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Rules for professional creative website design

Posted Under : Web Design

  • Amar InfoTech
  • February 9, 2012

Design is paramount:

we all very well know that first impression is very important to everyone because we never get a second chance to create it! The same should be true for your Web site. The overall look and feel of the site is the first thing your visitors notice. That is why all the sites we create look professional and attractive.

Navigation should be intuitive.

Visitors are more frustrating when not able to find right information . Visitors donot have much time to read your full website. So make your navigation simple readable where can visitor find starting point as per his / her requirement.

Color choice is critical.

The most important rule in web design is that your web site should be easy to read. What does this mean? You should choose your text and background colors very carefully. You don’t want to use backgrounds that obscure your text or use colors that are hard to read. Dark-colored text on a light-colored background is easier to read than light-colored text on a dark-colored background.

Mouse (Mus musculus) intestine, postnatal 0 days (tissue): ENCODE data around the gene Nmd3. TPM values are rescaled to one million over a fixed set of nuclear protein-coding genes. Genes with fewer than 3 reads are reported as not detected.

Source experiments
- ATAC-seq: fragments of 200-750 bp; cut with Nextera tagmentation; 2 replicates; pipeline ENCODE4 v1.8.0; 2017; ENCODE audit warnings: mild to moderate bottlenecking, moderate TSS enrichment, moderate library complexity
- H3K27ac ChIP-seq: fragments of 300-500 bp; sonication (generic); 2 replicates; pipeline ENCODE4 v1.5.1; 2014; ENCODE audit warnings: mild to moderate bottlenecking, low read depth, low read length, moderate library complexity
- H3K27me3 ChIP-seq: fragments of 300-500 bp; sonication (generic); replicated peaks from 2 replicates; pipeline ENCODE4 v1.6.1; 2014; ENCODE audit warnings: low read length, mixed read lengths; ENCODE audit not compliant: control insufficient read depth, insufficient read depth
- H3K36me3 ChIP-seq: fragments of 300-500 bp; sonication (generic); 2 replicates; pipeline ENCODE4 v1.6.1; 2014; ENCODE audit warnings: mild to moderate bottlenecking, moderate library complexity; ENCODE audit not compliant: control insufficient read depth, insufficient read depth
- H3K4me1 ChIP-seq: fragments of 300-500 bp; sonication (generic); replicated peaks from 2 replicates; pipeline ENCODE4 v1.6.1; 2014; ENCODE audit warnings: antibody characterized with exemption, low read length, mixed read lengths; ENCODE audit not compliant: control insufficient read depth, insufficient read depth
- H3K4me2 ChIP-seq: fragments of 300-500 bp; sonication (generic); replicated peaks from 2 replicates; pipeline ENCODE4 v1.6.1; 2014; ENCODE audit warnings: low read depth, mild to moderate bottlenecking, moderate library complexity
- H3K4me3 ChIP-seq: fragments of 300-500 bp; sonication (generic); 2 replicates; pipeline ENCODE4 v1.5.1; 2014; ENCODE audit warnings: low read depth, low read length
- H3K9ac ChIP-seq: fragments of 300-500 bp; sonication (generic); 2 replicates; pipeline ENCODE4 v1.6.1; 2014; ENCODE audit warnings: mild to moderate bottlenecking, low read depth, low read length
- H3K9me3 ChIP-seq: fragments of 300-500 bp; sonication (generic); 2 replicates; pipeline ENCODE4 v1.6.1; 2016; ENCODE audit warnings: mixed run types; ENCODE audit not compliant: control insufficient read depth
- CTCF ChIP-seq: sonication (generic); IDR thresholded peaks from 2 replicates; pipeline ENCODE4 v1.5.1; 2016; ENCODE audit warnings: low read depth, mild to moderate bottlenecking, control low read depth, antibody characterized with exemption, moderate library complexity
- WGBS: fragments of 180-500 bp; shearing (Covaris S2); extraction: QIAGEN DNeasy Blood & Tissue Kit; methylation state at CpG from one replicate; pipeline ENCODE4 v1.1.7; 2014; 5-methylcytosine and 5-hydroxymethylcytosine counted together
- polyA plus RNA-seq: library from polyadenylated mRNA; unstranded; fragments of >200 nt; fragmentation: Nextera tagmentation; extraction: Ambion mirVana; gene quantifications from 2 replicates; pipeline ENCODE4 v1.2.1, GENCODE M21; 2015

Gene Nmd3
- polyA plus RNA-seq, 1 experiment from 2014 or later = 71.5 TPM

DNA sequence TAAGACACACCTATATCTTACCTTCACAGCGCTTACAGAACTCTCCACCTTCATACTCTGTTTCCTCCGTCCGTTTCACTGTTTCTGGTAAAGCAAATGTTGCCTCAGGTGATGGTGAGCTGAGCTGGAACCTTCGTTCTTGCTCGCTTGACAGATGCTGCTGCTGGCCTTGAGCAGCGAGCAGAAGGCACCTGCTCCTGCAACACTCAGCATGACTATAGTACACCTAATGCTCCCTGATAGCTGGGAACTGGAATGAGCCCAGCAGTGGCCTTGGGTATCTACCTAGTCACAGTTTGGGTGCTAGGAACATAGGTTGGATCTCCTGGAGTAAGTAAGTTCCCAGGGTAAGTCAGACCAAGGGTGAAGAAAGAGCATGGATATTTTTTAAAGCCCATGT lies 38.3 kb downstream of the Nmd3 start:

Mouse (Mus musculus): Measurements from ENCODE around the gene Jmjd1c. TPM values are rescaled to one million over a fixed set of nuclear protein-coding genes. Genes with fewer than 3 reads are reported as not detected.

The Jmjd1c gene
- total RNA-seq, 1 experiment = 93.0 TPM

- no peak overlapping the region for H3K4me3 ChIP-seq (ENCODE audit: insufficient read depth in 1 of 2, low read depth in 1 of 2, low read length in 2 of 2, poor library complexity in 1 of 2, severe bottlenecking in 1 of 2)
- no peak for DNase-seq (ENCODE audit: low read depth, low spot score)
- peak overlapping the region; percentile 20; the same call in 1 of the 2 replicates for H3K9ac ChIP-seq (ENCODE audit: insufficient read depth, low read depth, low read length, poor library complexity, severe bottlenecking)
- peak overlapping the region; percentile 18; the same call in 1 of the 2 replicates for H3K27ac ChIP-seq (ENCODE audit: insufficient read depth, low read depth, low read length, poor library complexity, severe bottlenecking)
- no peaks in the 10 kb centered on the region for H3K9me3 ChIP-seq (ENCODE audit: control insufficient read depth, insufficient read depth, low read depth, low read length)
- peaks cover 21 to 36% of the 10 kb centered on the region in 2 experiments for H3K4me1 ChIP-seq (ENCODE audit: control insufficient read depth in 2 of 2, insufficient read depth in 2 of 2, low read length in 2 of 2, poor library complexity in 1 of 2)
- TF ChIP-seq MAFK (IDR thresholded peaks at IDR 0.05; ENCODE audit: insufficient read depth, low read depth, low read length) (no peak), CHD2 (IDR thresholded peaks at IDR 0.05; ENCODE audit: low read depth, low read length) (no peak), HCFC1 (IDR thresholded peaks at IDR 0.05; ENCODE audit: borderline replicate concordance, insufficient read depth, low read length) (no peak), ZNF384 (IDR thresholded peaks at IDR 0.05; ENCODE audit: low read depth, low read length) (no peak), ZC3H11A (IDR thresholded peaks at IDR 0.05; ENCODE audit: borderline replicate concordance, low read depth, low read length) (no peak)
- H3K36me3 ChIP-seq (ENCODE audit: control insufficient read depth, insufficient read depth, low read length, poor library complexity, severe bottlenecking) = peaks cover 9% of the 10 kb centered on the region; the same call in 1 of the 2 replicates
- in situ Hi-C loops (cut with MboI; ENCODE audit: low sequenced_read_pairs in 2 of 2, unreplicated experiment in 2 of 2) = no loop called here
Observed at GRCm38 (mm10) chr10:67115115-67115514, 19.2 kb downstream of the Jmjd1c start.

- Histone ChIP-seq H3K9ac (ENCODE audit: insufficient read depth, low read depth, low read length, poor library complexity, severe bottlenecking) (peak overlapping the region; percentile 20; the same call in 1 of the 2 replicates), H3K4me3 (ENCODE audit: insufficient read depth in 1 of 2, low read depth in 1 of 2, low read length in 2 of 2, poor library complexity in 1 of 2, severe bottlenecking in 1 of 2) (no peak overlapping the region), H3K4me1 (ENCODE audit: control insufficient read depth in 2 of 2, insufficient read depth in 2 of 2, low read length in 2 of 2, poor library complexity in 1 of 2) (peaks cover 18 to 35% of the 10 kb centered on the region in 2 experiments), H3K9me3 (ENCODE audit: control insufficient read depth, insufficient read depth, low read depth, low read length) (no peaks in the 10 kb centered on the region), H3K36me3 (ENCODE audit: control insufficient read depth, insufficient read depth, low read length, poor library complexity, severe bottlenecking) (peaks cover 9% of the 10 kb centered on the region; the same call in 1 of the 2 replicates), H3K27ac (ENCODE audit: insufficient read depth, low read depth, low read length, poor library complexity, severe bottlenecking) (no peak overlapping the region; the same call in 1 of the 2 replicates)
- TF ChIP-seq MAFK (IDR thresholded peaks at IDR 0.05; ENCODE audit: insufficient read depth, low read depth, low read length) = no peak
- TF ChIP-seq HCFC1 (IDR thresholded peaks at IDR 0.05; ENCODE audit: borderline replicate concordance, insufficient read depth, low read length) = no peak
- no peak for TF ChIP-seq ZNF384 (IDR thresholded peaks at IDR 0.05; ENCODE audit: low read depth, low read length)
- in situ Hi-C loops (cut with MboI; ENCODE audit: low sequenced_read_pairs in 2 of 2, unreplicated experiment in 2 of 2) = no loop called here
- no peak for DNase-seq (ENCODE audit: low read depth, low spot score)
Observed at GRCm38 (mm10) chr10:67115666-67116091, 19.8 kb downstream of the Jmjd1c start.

You also don’t want to set your text size too small (hard to read) or too large (it will appear to shout at your visitors). All capitalized letters give the appearance of shouting at your visitors.

Keep the alignment of your main text to the left, not centered. Center-aligned text is best used in headlines. You want your visitors to be comfortable with what they are reading, and most text (in the West) is left aligned.

Make use of the full browser window.

People with large monitors typically don’t like seeing all the content of a Web page crammed into one tenth of their screen. Most sites created by Sharpened Productions scale to fill the browser window so that people with monitors of all sizes can make the most out of their screen real estate. If you need to use a fixed size, you can count on most visitors using a resolution of at least 1024×768.

Develop for multiple browsers.

Despite what Microsoft would like you to believe, not everybody on the Web uses Internet Explorer on a Windows-based PC. That is why we check our sites in multiple browsers on multiple platforms — to make sure everything appears uniformly. It is always best to catch problems ahead of time instead of relying on visitor complaints.